There are people on these platforms that used to answer questions, reply to mentions, and even carry a conversation…now they will not even answer a thought even when I ask with overly-nice tones. I used to tell my students that these Social Media platforms were a place that at anytime, you could have a conversation with a big corporate CEO…I barely believe that anymore. Reaching out in this space has turned into the same blackhole as trying to call them on the phone and getting an assistant or even talking to multiple customer service representatives at AT&T.
Social Media platforms are turning into true marketing platforms, another place to push information and less engagement. This is a rant, but I also think it is a sign in my mind that it is time to re-define why I use these platforms and who that I really want to connect with daily.
I DO NOT BELIEVE WE SHOULD DELETE OUR ACCOUNTS.
A few months ago, I found tons of merit in Spike Jones approach to get rid of the noise; close his Twitter account for two weeks, then re-open and start over. I like this so much…this was his way of getting through the noise. There is a lot of it. A lot of leaves. See…these leaves used to be green. On some of the trees that had beautiful blooms. Now, after they have changed so many colors…they pile up in my yard. They have piled up in my Facebook account, my Twitter account, my LinkedIn account, and even in my contact lists. Raking is a good thing, pushing them to the street for the city to pick-up.
So how do we get through the noise? How do we rake-up for the winter and get ready for new relationships?
1 – Write a mission statement for each Social Media account. What do I mean, write out how you want to use each account. How you will communicate with each account; who you want to allow or engage with using these accounts; if you will use it for business, personal, passion, cause, or all the above; and how often you want to use these accounts.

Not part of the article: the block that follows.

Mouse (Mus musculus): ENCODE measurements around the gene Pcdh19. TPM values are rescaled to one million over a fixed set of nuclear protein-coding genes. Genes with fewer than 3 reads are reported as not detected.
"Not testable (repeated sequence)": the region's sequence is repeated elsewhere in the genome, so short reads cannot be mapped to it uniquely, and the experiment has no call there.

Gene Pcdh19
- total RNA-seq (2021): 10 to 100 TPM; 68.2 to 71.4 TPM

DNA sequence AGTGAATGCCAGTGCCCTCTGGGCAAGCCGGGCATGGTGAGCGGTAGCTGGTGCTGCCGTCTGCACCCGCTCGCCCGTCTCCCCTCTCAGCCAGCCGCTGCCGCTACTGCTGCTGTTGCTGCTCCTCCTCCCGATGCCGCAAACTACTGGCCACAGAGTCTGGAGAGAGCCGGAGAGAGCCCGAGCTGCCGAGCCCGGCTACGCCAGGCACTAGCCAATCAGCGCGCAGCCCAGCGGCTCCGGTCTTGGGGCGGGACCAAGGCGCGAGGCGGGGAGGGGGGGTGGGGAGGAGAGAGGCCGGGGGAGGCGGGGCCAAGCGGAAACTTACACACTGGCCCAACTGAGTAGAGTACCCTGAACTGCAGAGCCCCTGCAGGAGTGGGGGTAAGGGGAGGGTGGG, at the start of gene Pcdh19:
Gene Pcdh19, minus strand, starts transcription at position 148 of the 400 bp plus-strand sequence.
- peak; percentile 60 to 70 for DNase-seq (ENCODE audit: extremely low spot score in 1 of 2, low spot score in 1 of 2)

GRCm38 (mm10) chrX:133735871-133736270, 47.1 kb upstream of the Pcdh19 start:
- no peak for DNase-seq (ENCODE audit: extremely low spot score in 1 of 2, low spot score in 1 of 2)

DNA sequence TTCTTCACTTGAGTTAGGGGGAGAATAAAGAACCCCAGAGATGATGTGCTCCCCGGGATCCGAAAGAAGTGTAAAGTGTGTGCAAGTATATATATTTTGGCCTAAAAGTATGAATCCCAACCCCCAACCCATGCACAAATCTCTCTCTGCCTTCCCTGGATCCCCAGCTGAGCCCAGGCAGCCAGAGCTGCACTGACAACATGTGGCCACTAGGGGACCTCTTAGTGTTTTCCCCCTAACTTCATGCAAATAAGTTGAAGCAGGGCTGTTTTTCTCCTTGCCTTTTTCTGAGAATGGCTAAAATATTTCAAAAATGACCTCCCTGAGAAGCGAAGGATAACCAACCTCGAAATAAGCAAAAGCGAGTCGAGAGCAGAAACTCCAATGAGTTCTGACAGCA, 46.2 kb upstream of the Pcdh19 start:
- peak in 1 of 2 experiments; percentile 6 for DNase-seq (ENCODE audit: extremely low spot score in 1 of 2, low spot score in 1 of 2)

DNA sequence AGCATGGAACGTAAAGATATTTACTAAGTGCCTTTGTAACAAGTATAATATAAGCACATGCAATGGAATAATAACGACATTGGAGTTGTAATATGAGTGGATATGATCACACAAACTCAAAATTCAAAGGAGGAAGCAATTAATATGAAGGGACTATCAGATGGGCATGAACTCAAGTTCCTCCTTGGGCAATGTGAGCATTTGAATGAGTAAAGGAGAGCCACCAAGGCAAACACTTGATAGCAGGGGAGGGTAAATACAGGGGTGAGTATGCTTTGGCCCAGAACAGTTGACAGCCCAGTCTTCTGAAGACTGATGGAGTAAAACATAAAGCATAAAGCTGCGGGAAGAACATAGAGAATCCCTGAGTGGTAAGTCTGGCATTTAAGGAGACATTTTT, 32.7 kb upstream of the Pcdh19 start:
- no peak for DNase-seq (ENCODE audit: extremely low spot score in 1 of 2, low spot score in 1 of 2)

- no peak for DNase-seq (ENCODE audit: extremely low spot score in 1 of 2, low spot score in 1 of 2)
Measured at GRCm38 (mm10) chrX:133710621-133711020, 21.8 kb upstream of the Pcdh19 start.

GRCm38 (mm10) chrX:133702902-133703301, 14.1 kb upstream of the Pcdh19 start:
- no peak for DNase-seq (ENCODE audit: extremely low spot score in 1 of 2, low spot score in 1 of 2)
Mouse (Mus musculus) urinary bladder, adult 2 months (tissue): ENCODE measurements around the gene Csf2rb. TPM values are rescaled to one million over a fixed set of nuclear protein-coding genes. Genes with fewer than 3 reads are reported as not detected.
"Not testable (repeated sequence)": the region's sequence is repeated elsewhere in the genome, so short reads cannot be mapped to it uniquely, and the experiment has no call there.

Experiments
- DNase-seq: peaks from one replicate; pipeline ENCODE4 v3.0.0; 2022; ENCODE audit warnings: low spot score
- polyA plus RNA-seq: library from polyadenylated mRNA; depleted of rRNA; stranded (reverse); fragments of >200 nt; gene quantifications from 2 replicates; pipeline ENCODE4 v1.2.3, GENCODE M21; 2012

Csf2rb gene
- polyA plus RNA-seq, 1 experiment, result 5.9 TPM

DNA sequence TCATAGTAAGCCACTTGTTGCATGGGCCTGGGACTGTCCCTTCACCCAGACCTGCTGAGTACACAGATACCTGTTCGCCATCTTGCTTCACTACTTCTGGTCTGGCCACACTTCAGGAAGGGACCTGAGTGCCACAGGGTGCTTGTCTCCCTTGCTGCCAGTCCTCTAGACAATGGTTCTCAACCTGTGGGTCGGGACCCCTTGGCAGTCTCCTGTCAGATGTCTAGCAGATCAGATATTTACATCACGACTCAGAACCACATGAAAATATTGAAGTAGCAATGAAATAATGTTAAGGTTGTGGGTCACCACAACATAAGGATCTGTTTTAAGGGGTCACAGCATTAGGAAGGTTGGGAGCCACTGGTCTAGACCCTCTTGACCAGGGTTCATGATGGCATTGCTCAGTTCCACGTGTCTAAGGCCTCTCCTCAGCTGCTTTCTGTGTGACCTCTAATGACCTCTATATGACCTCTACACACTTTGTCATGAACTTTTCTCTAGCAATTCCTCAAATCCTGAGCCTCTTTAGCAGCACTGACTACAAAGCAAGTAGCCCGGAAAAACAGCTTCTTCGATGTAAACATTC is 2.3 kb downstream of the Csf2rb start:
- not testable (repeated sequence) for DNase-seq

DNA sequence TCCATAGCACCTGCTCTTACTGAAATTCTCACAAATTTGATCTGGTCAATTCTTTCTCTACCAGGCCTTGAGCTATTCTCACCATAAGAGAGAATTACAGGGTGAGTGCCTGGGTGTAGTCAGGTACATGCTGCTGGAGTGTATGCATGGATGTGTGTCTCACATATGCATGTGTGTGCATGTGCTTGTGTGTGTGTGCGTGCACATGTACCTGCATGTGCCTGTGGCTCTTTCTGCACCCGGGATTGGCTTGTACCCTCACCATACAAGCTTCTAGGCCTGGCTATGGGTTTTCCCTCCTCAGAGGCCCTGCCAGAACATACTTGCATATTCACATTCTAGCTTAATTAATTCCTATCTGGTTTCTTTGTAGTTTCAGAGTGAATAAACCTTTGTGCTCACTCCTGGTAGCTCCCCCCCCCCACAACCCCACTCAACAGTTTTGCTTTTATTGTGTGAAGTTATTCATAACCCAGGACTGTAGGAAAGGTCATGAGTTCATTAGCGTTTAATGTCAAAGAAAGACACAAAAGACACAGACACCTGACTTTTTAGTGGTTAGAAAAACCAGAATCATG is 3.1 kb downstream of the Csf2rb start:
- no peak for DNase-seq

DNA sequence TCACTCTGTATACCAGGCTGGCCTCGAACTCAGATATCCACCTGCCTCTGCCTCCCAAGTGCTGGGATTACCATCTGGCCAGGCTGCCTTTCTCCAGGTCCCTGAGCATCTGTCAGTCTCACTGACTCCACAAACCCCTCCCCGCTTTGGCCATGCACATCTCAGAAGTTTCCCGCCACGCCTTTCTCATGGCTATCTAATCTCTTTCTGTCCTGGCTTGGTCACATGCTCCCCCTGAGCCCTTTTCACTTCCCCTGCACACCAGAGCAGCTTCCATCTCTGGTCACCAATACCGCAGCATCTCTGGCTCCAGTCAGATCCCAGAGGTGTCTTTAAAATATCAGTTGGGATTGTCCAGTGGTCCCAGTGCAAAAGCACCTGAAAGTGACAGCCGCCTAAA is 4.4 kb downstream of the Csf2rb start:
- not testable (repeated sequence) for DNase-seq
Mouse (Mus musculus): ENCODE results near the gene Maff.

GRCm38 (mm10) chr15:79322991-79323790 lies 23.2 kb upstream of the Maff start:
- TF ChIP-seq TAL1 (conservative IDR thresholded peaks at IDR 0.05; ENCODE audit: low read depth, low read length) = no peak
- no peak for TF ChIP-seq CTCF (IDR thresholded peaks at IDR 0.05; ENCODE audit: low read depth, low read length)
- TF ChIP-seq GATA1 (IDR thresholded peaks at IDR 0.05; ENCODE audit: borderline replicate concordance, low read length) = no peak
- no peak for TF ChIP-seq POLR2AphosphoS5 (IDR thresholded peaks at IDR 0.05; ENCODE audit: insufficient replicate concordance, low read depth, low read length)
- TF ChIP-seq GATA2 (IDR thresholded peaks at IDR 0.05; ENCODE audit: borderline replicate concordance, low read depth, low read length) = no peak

2 – Apply this mission statement to the people you follow and who follow you. Seriously, who do want to connect with daily? Use this as a barometer when you follow and also when you clean out your account.
3 – Clean-up your followers and who you follow. Go through an CLICK DELETE, UNFOLLOW, or BLOCK. Have that mission statement beside you when you clean-up, clean-out, block, and add back in.
4 – Clean-out all those many applications that connect through your social media accounts. We have so many different applications that connect and re-connect through out platforms from TweetDeck, Hootsuite, TwitPic, Seesmic, TwitVite, Farmville, Mafia Wars, etc., etc. Clean out those you do not use…these are platforms you have granted access to your accounts. This is the same as allowing tons of different people and companies having access to your email and bank accounts.
5 – Pick the right platform for you. It is not necessary to use all the platforms if it brings noise to your life. By us creating and starting an account, barley use this account, and leave it live without closing and not using it…we bring noise.
6 – Find and engage like minded people. Treat this online, social experience the same as an in-person social experience.
To be quite honest, I wrote this for myself. I needed to articulate for myself what was necessary for me to continue using and engaging with these platforms.